On page 622, line 18, insert ``such as through entities 
     administering shared services,'' after ``strategies,''.
       On page 624, line 9, insert ``which may include the use of 
     shared services models'' after ``time in program''.


                           AMENDMENT NO. 2145

 (Purpose: To allow States to use State activity funds provided under 
  part A of title IV of the Elementary and Secondary Education Act of 
   1965 for certain evidence-based mental health awareness programs)

       On page 430, between lines 6 and 7, insert the following:
       ``(ix) designing and implementing evidence-based mental 
     health awareness training programs for the purposes of--

       ``(I) recognizing the signs and symptoms of mental illness;
       ``(II) providing education to school personnel regarding 
     resources available in the community for students with mental 
     illnesses and other relevant resources relating to mental 
     health; or
       ``(III) providing education to school personal regarding 
     the safe de-escalation of crisis situations involving a 
     student with a mental illness; and


                           AMENDMENT NO. 2149

(Purpose: To allow the Bureau of Indian Education to apply for certain 
competitive grants under the Elementary and Secondary Education Act of 
                                 1965)

       On page 799, between lines 17 and 18, insert the following:

     SEC. 9114A. APPLICATION FOR COMPETITIVE GRANTS FROM THE 
                   BUREAU OF INDIAN EDUCATION.

       Subpart 2 of part F of title IX (20 U.S.C. 7901 et seq.), 
     as amended by sections 4001(3) and 9114 and redesignated by 
     section 9106(1), is further amended by adding at the end the 
     following:

     ``SEC. 9539. APPLICATION FOR COMPETITIVE GRANTS FROM THE 
                   BUREAU OF INDIAN EDUCATION.

       ``(a) In General.--Notwithstanding any other provision of 
     this Act and subject to subsection (b), the Bureau of Indian 
     Education may apply for, and carry out, any grant program 
     awarded on a competitive basis under this Act, as 
     appropriate, on behalf of the schools and the Indian children 
     that the Bureau serves, and shall not be subject to any 
     provision of the program that requires grant recipients to 
     contribute funds toward the costs of the grant program.
       ``(b) Limitation.--In the case of any competitive grant 
     program described in subsection (a) that also provides a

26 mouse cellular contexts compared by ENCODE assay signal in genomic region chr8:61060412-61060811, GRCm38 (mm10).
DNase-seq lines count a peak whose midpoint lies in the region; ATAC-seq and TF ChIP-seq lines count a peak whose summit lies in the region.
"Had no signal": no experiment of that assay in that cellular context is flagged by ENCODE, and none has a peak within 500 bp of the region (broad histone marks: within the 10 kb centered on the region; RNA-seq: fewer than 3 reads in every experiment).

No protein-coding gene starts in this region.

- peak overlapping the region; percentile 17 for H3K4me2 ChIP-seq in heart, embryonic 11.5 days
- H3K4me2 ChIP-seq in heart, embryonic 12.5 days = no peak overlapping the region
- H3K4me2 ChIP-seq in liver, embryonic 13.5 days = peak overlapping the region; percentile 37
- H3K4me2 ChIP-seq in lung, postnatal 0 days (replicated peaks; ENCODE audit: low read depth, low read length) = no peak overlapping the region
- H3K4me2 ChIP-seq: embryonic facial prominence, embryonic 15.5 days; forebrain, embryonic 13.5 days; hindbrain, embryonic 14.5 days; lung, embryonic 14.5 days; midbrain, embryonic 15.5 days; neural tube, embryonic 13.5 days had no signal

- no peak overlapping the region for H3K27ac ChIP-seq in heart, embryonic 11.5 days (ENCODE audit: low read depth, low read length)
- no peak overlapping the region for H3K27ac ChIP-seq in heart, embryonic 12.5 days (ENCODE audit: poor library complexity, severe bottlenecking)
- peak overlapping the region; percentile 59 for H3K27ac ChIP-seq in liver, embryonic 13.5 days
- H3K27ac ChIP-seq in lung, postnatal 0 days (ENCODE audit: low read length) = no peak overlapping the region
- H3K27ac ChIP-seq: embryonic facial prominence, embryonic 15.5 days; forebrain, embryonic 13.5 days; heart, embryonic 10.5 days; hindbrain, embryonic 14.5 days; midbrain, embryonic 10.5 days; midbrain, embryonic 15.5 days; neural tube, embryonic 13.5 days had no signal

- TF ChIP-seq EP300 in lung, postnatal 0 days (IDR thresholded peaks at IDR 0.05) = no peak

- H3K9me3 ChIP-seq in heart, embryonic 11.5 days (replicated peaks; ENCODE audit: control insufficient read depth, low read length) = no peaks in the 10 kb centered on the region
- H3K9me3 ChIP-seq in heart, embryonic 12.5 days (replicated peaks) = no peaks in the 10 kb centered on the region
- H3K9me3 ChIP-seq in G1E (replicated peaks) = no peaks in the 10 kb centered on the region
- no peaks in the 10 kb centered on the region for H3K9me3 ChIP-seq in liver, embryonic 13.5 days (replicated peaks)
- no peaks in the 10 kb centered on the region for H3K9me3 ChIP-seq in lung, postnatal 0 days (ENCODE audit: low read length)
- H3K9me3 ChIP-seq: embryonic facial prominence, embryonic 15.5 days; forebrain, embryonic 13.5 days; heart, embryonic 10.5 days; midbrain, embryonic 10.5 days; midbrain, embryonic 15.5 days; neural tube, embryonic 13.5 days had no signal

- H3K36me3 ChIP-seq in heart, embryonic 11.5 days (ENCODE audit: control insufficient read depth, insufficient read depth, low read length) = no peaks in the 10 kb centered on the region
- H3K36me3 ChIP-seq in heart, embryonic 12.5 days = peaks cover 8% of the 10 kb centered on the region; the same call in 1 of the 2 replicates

reservation of funds to the Bureau of Indian Education, the 
     Bureau shall not, for any fiscal year, receive both a grant 
     and a reservation under the competitive grant program.''.


                           amendment no. 2150

(Purpose: To allow eligible entities to use funds provided under part A 
of title III of the Elementary and Secondary Education Act of 1965 for 
  bilingual paraprofessionals and linguistically responsive materials)

       On page 403, strike line 15 and insert the following:
       ``(B) intensified instruction, which may include 
     linguistically responsive materials; and
       ``(C) bilingual paraprofessionals, which may include 
     interpreters and translators.


                    amendment no. 2151, as modified

 (Purpose: To amend part A of title II of the Elementary and Secondary 
 Education Act of 1965 to improve preparation programs and strengthen 
            support for principals and other school leaders)

       On page 287, between lines 8 and 9, insert the following:
       ``(J) A description of actions the State may take to 
     improve preparation programs and strengthen support for 
     principals and other school leaders based on the needs of the 
     State, as identified by the State educational agency.


                           amendment no. 2154

(Purpose: To authorize the Institute of Education Sciences to conduct a 
 study on student access to digital learning resources outside of the 
                              school day)

       On page 264, between lines 11 and 12, insert the following:

     SEC. 1018. REPORT ON STUDENT HOME ACCESS TO DIGITAL LEARNING 
                   RESOURCES.

       (a) In General.--Not later than 18 months after the date of 
     enactment of this Act, the Director of the Institute of 
     Education Sciences, in consultation with relevant Federal 
     agencies, shall complete a national study on the educational 
     trends and behaviors associated with access to digital